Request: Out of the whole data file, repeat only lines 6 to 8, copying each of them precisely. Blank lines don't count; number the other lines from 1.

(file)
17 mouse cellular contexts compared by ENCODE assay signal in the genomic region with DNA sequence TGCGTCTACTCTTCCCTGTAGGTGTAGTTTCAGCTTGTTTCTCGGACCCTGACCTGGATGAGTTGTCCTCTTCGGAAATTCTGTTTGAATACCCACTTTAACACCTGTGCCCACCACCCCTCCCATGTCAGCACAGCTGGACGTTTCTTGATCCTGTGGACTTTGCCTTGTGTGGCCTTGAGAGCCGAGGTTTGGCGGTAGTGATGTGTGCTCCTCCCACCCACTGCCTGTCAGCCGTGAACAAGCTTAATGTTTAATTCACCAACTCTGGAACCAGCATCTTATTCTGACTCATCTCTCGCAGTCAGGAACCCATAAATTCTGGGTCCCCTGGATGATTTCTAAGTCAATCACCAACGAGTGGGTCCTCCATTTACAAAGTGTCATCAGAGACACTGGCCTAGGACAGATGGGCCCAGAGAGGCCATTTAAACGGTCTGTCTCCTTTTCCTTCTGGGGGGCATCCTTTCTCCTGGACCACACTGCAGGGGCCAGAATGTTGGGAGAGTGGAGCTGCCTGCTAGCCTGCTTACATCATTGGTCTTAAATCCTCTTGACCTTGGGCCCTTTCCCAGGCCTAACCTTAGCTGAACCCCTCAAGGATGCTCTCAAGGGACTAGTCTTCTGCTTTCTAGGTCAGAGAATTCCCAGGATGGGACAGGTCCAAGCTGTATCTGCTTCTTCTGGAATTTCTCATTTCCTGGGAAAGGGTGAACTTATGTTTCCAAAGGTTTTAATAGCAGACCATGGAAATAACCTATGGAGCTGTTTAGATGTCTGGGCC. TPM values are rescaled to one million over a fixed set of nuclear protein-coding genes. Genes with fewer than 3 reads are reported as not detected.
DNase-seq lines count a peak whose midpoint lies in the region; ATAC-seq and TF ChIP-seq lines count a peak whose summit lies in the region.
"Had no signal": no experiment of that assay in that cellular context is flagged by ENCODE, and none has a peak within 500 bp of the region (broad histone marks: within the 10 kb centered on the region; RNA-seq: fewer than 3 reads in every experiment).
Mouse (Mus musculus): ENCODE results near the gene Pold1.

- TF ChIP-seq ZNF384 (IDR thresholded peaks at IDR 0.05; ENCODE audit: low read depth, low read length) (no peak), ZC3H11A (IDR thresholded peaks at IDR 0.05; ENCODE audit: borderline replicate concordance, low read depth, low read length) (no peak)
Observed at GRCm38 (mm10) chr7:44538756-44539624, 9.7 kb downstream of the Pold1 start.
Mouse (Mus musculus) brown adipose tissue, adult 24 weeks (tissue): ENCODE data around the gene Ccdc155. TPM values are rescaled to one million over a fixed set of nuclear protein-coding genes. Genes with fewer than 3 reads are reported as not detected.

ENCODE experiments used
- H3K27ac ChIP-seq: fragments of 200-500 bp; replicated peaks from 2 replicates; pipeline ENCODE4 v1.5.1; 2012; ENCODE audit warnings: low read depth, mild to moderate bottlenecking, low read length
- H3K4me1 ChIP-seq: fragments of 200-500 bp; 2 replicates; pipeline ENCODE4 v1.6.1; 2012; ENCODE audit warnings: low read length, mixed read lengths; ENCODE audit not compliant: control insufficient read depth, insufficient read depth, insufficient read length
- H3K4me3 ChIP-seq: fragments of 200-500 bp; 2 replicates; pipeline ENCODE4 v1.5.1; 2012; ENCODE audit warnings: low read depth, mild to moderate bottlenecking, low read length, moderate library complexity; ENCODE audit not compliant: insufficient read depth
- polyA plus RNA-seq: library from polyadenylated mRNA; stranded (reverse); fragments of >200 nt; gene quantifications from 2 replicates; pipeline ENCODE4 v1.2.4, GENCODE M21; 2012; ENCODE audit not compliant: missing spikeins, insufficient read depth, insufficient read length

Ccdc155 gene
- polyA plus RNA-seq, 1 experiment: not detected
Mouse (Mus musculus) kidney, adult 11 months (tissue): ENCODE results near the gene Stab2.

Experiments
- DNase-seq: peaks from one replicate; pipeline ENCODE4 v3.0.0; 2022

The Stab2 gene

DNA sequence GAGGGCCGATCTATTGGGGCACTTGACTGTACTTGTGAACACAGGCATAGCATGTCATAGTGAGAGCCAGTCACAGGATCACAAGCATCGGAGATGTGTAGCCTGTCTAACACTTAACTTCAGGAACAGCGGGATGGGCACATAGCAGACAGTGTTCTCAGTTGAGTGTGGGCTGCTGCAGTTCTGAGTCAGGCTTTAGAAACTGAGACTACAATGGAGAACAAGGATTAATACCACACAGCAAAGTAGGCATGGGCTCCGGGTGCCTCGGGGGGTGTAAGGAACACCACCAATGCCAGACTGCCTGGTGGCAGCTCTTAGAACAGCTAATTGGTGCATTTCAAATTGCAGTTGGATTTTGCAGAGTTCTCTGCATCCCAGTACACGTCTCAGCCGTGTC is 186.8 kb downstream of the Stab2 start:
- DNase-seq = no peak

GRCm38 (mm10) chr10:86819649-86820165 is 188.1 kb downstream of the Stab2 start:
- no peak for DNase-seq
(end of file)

Observed at GRCm38 (mm10) chr7:44538756-44539624, 9.7 kb downstream of the Pold1 start.
Mouse (Mus musculus) brown adipose tissue, adult 24 weeks (tissue): ENCODE data around the gene Ccdc155. TPM values are rescaled to one million over a fixed set of nuclear protein-coding genes. Genes with fewer than 3 reads are reported as not detected.

ENCODE experiments used